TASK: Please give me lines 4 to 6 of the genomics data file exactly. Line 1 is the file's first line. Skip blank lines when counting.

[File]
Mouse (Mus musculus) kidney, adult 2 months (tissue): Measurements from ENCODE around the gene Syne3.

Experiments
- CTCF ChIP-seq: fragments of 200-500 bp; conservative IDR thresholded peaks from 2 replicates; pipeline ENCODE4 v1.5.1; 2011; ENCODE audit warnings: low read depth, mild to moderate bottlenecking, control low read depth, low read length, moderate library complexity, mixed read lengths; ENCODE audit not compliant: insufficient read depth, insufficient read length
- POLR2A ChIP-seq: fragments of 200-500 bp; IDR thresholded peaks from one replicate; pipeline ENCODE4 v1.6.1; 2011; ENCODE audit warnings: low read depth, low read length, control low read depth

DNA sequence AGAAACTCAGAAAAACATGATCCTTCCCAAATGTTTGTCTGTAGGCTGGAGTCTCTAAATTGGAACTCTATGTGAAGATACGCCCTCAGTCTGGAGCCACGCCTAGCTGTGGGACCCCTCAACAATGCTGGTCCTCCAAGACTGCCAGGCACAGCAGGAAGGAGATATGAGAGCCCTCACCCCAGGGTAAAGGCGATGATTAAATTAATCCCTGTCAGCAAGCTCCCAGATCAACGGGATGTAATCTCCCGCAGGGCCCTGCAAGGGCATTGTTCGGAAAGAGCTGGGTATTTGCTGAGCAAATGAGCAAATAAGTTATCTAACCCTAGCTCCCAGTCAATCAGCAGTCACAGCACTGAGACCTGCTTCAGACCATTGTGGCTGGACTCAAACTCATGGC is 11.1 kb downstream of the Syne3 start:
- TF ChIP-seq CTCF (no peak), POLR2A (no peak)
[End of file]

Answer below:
- POLR2A ChIP-seq: fragments of 200-500 bp; IDR thresholded peaks from one replicate; pipeline ENCODE4 v1.6.1; 2011; ENCODE audit warnings: low read depth, low read length, control low read depth

DNA sequence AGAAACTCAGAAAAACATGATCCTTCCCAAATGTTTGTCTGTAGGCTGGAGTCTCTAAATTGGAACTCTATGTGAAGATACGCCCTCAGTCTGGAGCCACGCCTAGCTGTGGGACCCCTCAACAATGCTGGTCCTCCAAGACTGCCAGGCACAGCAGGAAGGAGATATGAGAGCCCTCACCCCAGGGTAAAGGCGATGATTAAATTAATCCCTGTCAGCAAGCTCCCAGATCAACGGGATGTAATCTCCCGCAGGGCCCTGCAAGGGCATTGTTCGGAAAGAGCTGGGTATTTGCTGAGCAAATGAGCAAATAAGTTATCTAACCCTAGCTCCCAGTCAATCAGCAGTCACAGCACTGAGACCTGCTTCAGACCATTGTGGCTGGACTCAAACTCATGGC is 11.1 kb downstream of the Syne3 start:
- TF ChIP-seq CTCF (no peak), POLR2A (no peak)